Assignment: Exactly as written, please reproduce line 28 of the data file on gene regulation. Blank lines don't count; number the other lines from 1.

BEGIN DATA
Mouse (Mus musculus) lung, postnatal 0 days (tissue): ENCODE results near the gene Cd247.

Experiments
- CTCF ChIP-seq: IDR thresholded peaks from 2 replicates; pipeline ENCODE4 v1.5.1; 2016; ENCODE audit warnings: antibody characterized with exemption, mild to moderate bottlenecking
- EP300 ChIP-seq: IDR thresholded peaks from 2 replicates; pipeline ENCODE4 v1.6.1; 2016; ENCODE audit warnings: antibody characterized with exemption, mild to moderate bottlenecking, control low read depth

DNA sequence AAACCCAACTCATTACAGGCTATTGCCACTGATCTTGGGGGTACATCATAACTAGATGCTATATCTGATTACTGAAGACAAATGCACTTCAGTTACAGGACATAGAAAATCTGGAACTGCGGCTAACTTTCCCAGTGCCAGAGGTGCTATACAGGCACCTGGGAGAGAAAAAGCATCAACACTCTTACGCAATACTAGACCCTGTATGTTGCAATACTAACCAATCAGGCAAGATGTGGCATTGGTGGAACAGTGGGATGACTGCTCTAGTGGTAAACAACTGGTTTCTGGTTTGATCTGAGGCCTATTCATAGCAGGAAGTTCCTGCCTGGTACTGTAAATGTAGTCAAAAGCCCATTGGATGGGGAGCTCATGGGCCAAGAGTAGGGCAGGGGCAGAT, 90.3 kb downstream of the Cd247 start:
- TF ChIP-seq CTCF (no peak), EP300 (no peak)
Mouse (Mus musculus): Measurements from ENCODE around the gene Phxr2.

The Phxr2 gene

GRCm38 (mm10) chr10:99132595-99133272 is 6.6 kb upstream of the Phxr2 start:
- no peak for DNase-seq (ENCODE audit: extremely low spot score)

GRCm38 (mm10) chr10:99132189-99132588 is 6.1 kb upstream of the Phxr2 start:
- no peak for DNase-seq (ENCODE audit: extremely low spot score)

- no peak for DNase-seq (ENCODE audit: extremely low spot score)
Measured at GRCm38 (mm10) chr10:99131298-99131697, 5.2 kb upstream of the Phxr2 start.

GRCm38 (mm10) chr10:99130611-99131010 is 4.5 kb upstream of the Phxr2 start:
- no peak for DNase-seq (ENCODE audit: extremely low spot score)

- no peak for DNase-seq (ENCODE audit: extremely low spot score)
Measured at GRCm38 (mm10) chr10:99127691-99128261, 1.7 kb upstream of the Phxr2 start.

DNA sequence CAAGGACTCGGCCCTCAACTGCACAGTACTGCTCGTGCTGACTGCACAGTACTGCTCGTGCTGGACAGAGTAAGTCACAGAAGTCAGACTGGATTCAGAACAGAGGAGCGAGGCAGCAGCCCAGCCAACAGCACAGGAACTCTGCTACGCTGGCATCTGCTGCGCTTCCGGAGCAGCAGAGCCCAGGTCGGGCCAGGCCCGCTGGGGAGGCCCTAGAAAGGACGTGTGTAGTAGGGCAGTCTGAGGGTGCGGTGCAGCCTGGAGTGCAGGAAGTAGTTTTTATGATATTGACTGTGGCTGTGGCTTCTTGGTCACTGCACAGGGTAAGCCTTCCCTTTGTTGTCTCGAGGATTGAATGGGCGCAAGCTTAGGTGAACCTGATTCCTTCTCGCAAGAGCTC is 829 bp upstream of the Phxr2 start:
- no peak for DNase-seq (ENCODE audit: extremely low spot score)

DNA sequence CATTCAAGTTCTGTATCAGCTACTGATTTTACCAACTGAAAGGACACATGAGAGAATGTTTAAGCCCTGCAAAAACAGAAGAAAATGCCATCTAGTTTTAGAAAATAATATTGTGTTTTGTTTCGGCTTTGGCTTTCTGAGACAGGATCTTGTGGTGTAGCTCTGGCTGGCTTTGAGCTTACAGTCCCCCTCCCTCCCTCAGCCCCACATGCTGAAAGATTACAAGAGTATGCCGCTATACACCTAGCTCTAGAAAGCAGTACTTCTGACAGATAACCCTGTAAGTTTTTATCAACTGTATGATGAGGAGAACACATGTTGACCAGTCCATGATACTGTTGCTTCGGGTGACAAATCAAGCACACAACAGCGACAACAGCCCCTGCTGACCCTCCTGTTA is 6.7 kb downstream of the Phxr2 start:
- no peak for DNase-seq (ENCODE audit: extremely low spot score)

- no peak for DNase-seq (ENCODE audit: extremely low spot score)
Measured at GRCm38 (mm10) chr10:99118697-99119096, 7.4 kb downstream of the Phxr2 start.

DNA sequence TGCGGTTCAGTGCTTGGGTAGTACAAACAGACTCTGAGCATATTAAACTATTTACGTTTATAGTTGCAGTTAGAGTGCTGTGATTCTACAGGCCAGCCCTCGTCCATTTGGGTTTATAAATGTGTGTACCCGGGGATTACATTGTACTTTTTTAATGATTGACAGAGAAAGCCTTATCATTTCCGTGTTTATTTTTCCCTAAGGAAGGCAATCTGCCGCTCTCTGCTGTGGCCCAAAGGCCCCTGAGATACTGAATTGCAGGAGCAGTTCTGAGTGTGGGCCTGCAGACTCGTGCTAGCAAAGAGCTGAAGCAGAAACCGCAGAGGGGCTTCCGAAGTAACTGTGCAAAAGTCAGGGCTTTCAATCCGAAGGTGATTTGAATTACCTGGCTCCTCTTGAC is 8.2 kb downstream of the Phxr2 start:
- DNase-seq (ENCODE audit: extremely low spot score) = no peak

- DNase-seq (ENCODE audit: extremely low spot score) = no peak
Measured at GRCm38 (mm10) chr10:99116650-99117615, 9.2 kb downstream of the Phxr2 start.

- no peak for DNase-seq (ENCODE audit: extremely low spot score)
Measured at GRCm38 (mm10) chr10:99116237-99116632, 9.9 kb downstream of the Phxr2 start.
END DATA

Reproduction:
Measured at GRCm38 (mm10) chr10:99116650-99117615, 9.2 kb downstream of the Phxr2 start.